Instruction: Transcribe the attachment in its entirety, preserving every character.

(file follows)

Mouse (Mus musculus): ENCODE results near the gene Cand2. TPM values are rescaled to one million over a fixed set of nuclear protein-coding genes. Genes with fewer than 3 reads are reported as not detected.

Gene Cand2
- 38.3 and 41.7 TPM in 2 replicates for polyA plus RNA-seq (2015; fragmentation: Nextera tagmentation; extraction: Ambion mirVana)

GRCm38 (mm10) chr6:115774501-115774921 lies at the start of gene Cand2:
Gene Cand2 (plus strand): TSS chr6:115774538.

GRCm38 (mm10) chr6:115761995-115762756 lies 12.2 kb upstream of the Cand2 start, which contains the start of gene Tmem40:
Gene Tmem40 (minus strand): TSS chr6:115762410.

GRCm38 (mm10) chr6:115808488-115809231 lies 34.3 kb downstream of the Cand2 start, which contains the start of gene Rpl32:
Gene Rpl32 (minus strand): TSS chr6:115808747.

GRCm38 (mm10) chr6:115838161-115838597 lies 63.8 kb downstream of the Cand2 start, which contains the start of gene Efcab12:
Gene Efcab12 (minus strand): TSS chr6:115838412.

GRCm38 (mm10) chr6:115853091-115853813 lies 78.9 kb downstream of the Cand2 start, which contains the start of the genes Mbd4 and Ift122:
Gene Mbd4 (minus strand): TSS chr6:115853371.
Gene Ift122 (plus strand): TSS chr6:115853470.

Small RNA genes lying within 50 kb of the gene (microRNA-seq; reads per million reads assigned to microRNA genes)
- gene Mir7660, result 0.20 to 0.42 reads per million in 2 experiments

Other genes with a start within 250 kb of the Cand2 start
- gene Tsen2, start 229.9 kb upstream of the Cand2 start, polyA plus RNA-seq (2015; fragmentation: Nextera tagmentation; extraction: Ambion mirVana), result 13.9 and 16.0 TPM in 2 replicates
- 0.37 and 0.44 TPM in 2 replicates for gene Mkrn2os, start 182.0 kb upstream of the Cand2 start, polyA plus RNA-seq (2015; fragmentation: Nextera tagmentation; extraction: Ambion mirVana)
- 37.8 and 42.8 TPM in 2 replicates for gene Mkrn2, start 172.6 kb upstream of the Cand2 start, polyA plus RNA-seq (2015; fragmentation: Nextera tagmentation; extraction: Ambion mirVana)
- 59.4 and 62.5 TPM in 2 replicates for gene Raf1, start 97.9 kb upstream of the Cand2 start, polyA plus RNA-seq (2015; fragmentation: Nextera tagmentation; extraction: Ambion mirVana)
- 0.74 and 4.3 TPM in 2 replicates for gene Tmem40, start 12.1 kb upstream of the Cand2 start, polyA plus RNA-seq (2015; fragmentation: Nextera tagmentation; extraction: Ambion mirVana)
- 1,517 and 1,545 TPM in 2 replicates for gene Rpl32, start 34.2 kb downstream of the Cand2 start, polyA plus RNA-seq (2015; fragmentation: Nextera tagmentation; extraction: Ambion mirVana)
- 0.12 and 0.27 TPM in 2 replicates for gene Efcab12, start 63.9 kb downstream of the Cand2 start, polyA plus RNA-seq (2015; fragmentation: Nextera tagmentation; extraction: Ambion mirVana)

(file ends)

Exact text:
Mouse (Mus musculus): ENCODE results near the gene Cand2. TPM values are rescaled to one million over a fixed set of nuclear protein-coding genes. Genes with fewer than 3 reads are reported as not detected.

Gene Cand2
- 38.3 and 41.7 TPM in 2 replicates for polyA plus RNA-seq (2015; fragmentation: Nextera tagmentation; extraction: Ambion mirVana)

GRCm38 (mm10) chr6:115774501-115774921 lies at the start of gene Cand2:
Gene Cand2 (plus strand): TSS chr6:115774538.

GRCm38 (mm10) chr6:115761995-115762756 lies 12.2 kb upstream of the Cand2 start, which contains the start of gene Tmem40:
Gene Tmem40 (minus strand): TSS chr6:115762410.

GRCm38 (mm10) chr6:115808488-115809231 lies 34.3 kb downstream of the Cand2 start, which contains the start of gene Rpl32:
Gene Rpl32 (minus strand): TSS chr6:115808747.

GRCm38 (mm10) chr6:115838161-115838597 lies 63.8 kb downstream of the Cand2 start, which contains the start of gene Efcab12:
Gene Efcab12 (minus strand): TSS chr6:115838412.

GRCm38 (mm10) chr6:115853091-115853813 lies 78.9 kb downstream of the Cand2 start, which contains the start of the genes Mbd4 and Ift122:
Gene Mbd4 (minus strand): TSS chr6:115853371.
Gene Ift122 (plus strand): TSS chr6:115853470.

Small RNA genes lying within 50 kb of the gene (microRNA-seq; reads per million reads assigned to microRNA genes)
- gene Mir7660, result 0.20 to 0.42 reads per million in 2 experiments

Other genes with a start within 250 kb of the Cand2 start
- gene Tsen2, start 229.9 kb upstream of the Cand2 start, polyA plus RNA-seq (2015; fragmentation: Nextera tagmentation; extraction: Ambion mirVana), result 13.9 and 16.0 TPM in 2 replicates
- 0.37 and 0.44 TPM in 2 replicates for gene Mkrn2os, start 182.0 kb upstream of the Cand2 start, polyA plus RNA-seq (2015; fragmentation: Nextera tagmentation; extraction: Ambion mirVana)
- 37.8 and 42.8 TPM in 2 replicates for gene Mkrn2, start 172.6 kb upstream of the Cand2 start, polyA plus RNA-seq (2015; fragmentation: Nextera tagmentation; extraction: Ambion mirVana)
- 59.4 and 62.5 TPM in 2 replicates for gene Raf1, start 97.9 kb upstream of the Cand2 start, polyA plus RNA-seq (2015; fragmentation: Nextera tagmentation; extraction: Ambion mirVana)
- 0.74 and 4.3 TPM in 2 replicates for gene Tmem40, start 12.1 kb upstream of the Cand2 start, polyA plus RNA-seq (2015; fragmentation: Nextera tagmentation; extraction: Ambion mirVana)
- 1,517 and 1,545 TPM in 2 replicates for gene Rpl32, start 34.2 kb downstream of the Cand2 start, polyA plus RNA-seq (2015; fragmentation: Nextera tagmentation; extraction: Ambion mirVana)
- 0.12 and 0.27 TPM in 2 replicates for gene Efcab12, start 63.9 kb downstream of the Cand2 start, polyA plus RNA-seq (2015; fragmentation: Nextera tagmentation; extraction: Ambion mirVana)